klezman


quality posts: 114 Private Messages klezman
PetiteSirah wrote:It would be funny, except that Jezebel is only unintentionally a humor site. (Q: How many feminists does it take to change a lightbulb? A: THAT'S NOT FUNNY!!!) It's just part of the massive media campaign to avoid the issues (like our economy) and focus on calling names, muddying the waters (hahaha, look how white and old-fashioned they are), and battlefield preparation (look how racist we are for holding Obama to his own words!).

In actual news, this is far more telling. It also has the benefit of being true.



Those times I watch Fox News I find myself also thinking that it's unintentionally a humour channel. At least when I watch Papa Bear O'Reilly. To be honest, though, I hate reading or watching the news these days. I never get news via TV, but I still force myself to scan the headlines. It's usually depressing for any number of reasons.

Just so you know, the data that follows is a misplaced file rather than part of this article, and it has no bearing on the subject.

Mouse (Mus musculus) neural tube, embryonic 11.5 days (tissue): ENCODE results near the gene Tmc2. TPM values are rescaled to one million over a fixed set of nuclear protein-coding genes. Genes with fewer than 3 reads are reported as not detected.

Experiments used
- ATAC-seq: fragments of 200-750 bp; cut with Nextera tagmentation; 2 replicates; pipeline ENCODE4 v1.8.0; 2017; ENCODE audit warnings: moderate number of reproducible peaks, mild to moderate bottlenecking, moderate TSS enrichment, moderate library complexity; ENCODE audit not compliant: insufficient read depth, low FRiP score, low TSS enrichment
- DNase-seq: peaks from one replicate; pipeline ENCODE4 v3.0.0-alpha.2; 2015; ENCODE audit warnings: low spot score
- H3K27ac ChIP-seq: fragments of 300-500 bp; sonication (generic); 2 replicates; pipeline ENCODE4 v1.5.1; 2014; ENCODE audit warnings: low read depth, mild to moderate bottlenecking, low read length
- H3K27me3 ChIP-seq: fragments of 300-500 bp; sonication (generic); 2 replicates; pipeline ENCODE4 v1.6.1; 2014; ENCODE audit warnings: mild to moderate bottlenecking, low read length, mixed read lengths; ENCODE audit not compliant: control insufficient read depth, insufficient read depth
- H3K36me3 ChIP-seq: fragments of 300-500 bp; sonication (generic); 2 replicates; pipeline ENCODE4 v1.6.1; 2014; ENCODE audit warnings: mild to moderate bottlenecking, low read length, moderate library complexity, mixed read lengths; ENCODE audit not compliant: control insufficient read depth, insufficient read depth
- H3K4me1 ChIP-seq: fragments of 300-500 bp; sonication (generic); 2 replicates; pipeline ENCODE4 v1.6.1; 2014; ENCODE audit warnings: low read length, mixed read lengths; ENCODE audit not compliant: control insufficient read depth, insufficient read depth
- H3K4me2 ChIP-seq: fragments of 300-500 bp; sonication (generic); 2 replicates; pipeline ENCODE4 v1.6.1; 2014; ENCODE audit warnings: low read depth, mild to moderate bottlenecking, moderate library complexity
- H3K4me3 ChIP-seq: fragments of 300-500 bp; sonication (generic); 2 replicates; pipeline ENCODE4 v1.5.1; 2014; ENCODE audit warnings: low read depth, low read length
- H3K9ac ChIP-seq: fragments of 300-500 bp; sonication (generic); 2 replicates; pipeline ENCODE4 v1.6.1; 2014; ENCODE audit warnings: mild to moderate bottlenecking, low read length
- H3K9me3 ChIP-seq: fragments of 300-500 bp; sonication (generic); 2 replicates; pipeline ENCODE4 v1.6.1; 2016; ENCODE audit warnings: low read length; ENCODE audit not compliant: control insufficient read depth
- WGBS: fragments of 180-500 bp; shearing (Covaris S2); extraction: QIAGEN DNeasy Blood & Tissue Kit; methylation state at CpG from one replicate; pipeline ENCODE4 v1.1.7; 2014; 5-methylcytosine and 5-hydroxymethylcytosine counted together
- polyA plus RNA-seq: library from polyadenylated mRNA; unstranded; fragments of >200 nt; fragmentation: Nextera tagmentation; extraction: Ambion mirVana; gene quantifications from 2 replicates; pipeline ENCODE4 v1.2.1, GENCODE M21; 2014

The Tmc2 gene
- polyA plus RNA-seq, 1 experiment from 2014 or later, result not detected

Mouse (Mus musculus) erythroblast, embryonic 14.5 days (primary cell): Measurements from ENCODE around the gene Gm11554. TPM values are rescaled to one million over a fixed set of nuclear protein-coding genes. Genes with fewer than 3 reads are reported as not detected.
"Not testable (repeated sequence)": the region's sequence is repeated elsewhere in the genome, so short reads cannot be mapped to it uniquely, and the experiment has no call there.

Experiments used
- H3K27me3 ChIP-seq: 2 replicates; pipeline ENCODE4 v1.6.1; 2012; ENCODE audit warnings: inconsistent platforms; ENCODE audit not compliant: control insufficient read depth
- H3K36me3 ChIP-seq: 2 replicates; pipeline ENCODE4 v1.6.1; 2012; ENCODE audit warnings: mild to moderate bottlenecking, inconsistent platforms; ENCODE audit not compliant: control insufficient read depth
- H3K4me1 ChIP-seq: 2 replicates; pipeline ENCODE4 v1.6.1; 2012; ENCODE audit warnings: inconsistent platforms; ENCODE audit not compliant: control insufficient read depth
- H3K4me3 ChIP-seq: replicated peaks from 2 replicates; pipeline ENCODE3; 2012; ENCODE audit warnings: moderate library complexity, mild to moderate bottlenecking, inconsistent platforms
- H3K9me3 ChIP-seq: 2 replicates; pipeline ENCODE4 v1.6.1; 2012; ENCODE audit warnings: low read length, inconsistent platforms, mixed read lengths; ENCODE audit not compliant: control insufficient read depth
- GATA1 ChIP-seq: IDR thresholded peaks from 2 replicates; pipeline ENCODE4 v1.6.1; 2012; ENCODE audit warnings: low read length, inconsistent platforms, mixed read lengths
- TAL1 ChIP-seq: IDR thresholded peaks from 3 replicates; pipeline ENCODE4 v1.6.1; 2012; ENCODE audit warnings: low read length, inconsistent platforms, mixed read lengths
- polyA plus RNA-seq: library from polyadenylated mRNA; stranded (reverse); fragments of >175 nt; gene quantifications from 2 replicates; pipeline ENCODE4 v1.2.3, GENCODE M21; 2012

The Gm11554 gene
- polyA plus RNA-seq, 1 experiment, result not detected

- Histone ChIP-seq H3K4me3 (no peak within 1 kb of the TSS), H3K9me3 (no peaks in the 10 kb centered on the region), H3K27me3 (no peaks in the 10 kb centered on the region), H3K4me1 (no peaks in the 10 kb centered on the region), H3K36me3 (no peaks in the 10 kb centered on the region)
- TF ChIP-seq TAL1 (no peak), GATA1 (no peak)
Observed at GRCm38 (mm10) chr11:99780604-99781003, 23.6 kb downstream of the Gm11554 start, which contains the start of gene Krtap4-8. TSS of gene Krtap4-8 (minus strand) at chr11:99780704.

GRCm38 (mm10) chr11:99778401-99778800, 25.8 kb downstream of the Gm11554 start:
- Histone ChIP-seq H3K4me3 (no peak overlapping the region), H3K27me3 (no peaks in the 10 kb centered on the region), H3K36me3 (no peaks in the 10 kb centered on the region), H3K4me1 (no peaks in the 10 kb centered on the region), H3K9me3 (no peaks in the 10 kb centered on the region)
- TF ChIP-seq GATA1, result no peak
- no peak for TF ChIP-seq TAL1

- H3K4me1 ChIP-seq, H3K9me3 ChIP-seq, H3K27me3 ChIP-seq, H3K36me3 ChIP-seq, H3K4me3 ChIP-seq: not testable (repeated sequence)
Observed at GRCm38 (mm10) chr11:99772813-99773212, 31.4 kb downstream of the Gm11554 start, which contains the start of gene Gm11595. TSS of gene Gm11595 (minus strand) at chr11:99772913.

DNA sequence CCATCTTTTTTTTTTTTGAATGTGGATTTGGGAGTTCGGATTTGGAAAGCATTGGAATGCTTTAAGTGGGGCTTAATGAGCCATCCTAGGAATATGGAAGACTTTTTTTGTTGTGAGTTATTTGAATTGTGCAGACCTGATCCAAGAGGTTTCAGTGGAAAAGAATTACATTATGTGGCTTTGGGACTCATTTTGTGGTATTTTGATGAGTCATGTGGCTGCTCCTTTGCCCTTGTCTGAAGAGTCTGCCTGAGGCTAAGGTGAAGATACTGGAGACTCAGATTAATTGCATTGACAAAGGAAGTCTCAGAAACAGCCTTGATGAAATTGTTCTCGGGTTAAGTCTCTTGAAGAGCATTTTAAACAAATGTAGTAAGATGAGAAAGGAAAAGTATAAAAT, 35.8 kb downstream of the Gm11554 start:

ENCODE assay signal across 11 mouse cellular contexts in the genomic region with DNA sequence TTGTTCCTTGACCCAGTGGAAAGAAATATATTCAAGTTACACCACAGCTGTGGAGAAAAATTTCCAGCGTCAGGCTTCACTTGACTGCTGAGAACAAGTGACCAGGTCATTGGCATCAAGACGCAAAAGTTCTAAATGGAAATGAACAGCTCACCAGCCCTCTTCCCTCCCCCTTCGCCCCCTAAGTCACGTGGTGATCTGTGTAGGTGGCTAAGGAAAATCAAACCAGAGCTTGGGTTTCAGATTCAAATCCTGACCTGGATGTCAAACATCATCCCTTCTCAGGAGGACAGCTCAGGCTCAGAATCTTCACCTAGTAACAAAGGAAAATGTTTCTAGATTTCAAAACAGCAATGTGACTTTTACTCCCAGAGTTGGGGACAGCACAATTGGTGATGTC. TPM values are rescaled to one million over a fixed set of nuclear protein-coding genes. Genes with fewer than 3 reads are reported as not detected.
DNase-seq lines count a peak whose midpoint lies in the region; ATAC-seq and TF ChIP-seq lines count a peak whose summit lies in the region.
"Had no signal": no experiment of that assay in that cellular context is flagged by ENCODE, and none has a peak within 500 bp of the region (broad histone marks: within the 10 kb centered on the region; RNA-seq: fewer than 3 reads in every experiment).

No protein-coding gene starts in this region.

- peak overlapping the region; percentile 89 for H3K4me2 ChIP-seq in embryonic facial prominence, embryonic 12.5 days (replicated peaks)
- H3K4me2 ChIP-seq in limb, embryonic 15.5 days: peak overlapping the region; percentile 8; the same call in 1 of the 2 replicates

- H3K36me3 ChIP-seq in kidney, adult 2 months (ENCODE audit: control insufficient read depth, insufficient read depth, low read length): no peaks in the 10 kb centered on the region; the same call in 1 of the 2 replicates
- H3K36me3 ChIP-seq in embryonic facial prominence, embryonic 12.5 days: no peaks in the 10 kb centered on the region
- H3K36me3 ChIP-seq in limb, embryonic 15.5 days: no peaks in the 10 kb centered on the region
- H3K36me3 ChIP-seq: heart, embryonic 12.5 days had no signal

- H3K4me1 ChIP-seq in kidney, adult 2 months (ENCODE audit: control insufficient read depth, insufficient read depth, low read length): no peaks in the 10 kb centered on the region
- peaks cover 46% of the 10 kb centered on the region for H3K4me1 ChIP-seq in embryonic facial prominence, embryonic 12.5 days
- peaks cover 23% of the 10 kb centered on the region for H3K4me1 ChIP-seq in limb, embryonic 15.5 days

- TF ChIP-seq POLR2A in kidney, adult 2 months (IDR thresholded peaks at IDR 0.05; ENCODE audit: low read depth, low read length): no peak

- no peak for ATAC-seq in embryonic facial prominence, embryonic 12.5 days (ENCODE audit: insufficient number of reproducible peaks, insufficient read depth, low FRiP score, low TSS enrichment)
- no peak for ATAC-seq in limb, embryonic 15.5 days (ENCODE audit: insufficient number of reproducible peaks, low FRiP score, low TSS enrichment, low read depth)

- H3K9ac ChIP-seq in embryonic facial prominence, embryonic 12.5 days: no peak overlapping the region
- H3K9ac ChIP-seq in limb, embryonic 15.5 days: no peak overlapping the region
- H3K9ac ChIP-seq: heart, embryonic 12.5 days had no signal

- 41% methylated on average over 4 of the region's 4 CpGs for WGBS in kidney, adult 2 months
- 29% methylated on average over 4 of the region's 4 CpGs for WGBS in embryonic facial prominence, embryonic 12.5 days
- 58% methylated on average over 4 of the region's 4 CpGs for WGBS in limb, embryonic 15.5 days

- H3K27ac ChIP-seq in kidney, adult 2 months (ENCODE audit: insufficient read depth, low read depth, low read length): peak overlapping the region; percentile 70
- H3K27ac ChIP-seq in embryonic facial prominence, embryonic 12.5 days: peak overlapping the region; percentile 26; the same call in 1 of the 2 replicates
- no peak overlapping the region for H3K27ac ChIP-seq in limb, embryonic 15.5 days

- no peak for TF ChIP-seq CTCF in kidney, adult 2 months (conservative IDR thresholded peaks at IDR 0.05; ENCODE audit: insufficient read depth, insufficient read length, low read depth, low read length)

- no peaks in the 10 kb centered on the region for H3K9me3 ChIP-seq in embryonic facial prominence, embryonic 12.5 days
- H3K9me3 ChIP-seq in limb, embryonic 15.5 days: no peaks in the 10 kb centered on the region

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PetiteSirah


quality posts: 76 Private Messages PetiteSirah
klezman wrote:Those times I watch Fox News I find myself also thinking that it's unintentionally a humour channel. At least when I watch Papa Bear O'Reilly. To be honest, though, I hate reading or watching the news these days. I never get news via TV, but I still force myself to scan the headlines. It's usually depressing for any number of reasons.



The only TV news I watch is, occasionally, the (Wall Street) Journal Editorial Report when it plays on Fox, and Stossel once in a while.

Hail the victor, the king without flaw
Salute your new master ... Petite Sirah!


"Who has two thumbs and loves Petite Sirah?" ThisGuy!

bhodilee


quality posts: 32 Private Messages bhodilee
PetiteSirah wrote:It also has the benefit of being true.



I was under the impression there was absolutely NO benefit to truth anymore.

Though from a quick reading of the article, it sounds more like "opportunism" than "repentism" but I'm a cynical bastard.

"The power of accurate observation is commonly called cynicism by those who have not got it."